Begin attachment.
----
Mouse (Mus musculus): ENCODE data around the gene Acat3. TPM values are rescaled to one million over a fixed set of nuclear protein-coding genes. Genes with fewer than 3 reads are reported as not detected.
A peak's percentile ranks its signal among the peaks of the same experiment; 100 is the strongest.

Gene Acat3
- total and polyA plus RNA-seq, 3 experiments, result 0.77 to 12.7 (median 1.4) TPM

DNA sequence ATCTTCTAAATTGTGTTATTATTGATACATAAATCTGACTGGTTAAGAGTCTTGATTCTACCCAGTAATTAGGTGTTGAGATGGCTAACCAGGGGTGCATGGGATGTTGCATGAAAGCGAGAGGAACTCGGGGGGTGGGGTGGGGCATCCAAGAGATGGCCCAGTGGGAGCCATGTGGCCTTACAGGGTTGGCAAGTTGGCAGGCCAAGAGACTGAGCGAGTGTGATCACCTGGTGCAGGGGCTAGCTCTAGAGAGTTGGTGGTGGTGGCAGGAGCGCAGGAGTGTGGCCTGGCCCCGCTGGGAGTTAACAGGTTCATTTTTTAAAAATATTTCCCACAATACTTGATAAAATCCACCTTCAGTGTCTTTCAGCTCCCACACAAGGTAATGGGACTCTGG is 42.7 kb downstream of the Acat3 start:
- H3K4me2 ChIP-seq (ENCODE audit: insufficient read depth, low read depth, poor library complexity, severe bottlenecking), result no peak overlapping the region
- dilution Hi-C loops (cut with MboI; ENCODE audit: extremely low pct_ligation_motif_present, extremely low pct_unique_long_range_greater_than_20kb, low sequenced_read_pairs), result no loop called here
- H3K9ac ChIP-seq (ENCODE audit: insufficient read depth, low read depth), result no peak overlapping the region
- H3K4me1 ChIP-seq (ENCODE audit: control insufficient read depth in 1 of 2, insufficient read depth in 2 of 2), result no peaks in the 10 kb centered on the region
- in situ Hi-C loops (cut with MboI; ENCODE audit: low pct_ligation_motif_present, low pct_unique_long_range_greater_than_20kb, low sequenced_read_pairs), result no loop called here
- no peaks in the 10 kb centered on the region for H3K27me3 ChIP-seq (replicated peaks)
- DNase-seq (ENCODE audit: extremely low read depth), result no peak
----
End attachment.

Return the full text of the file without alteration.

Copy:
Mouse (Mus musculus): ENCODE data around the gene Acat3. TPM values are rescaled to one million over a fixed set of nuclear protein-coding genes. Genes with fewer than 3 reads are reported as not detected.
A peak's percentile ranks its signal among the peaks of the same experiment; 100 is the strongest.

Gene Acat3
- total and polyA plus RNA-seq, 3 experiments, result 0.77 to 12.7 (median 1.4) TPM

DNA sequence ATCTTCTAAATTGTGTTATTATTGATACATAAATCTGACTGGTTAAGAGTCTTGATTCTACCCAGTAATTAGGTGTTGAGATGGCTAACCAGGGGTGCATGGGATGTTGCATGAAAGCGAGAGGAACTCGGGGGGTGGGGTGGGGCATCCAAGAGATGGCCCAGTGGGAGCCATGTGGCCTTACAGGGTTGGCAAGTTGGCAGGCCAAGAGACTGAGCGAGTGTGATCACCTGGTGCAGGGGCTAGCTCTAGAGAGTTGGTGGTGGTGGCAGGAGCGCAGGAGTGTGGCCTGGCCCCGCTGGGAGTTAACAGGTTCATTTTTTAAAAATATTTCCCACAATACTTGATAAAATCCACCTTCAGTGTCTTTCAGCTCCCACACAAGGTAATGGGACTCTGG is 42.7 kb downstream of the Acat3 start:
- H3K4me2 ChIP-seq (ENCODE audit: insufficient read depth, low read depth, poor library complexity, severe bottlenecking), result no peak overlapping the region
- dilution Hi-C loops (cut with MboI; ENCODE audit: extremely low pct_ligation_motif_present, extremely low pct_unique_long_range_greater_than_20kb, low sequenced_read_pairs), result no loop called here
- H3K9ac ChIP-seq (ENCODE audit: insufficient read depth, low read depth), result no peak overlapping the region
- H3K4me1 ChIP-seq (ENCODE audit: control insufficient read depth in 1 of 2, insufficient read depth in 2 of 2), result no peaks in the 10 kb centered on the region
- in situ Hi-C loops (cut with MboI; ENCODE audit: low pct_ligation_motif_present, low pct_unique_long_range_greater_than_20kb, low sequenced_read_pairs), result no loop called here
- no peaks in the 10 kb centered on the region for H3K27me3 ChIP-seq (replicated peaks)
- DNase-seq (ENCODE audit: extremely low read depth), result no peak